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Last Updated: Saturday, 11 December, 2004, 18:34 GMT
Mid-East conflict 'stalls reform'
Anti-US demonstration in Rabat on 28 November 2004
Many Arabs oppose US policies in the Middle East
Arab leaders have said US demands for political change in the Middle East cannot succeed without a resolution of the Israeli-Palestinian conflict.

The remarks were made during talks in Morocco on a US initiative to promote wide-ranging reforms in the Arab world.

US Secretary of State Colin Powell replied that changes should not wait for peace in the Middle East.

The US initiative, launched in March, was scaled down after Arab critics accused Washington of interference.

The meeting on Saturday was a symbolic moment in Arab-Western relations and the diplomatic event of the year for Morocco, reports the BBC's Pascale Harter from the capital, Rabat.

Nonetheless, nothing was said that had not been said before, our correspondent says.

Conditionality

Some 20 Arab, African, Middle Eastern and Asian nations attended the meeting, along with the members of the Group of Eight leading industrial nations.

Foreign ministers from Syria and Egypt and the Secretary General of the Arab League, Amr Moussa, said the US must first meet some conditions before an Arab-G8 dialogue on reform could give rise to actual reforms.

"The Palestinian question will have to be solved," Mr Moussa said.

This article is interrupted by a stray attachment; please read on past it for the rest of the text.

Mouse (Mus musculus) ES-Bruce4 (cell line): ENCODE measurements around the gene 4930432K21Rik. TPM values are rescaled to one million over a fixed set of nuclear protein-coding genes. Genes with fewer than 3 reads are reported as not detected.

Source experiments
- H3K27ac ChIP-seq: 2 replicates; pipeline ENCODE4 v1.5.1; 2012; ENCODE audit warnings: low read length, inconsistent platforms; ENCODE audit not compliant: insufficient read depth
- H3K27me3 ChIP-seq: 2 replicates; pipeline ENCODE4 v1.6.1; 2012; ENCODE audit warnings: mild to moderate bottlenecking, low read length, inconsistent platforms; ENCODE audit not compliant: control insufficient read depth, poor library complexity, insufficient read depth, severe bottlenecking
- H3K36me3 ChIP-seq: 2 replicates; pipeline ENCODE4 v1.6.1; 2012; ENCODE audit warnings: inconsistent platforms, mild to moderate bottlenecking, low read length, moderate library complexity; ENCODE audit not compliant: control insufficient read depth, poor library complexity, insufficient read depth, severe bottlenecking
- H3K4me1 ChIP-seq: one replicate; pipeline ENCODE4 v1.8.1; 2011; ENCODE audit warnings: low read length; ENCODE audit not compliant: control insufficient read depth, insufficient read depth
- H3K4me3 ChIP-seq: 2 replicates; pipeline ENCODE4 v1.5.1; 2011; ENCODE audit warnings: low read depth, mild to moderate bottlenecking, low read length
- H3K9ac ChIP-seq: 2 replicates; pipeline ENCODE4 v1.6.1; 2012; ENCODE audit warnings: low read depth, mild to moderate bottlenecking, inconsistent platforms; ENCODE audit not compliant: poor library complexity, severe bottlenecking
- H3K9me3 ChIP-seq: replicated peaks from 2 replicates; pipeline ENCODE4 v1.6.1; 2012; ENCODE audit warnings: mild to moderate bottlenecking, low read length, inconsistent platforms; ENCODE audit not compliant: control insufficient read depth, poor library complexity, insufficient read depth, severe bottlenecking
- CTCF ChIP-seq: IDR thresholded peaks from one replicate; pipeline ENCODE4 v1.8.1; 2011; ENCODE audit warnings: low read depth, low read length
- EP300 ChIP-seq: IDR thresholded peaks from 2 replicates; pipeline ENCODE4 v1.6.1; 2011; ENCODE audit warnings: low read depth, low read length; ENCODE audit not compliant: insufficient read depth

Without solving this [the Palestinian-Israeli conflict] problem justly and fairly, the situation will continue to be tense, violent and I don't think we can move ahead
Amr Moussa
Arab League

"Without solving this problem justly and fairly, the situation will continue to be tense, violent and I don't think we can move ahead."

Saudi Foreign Minister Prince Saud al-Faisal told the conference that the perceived US bias towards Israel was the main obstacle to promoting reform in the region.

He accused the US of "unrestricted backing of unrestrained Israeli policies", while advocating reform in the area.

But Mr Powell said all-round reform could not be held hostage to the resolution of the Middle East conflict.

"We can't hold up reform or slow the pace of reform or keep reform from accelerating because of these other issues," Mr Powell told a news conference at the end of the talks.

US Secretary of State Colin Powell (L) and his Moroccan counterpart Mohamed Benaissa  co-chairing the talks.
To defeat the murderous extremists in our midst, we must work together to address the causes of despair and frustration that extremists exploit for their own ends
Colin Powell
"Increasing opportunities for all citizens, especially women, should not be put on hold to deal with other concerns," he said.

"All of us confront the daily threat of terrorism," Mr Powell said.

"To defeat the murderous extremists in our midst, we must work together to address the causes of despair and frustration that extremists exploit for their own ends."

The controversial Broader Middle East and North Africa Initiative is intended to open a dialogue on political, economic and social reforms in the region, with economic aid from the G8 as an incentive.

Opposition parties and human rights groups, including in the host country, had opposed the talks.

Several hundred Moroccans held a demonstration accusing the US of trying to legitimise its policy in the Middle East with insincere talks on encouraging democracy in the Arab world.

Much of Rabat was cordoned off by police and military, and the rest of the city remained a ghost town, with Moroccans keeping well-away from the police on the streets.


BBC NEWS:VIDEO AND AUDIO
Colin Powell on the initiatives outlined by the forum




SEE ALSO:
Powell leaves Europe divided
10 Dec 04 |  Europe
Arab TV eyes reform agenda
22 Nov 04 |  Middle East
Egyptian reformists break taboos
01 Nov 04 |  Middle East
Syria feels pressure to reform
28 Sep 04 |  Middle East
Profile: Colin Powell
15 Nov 04 |  Americas


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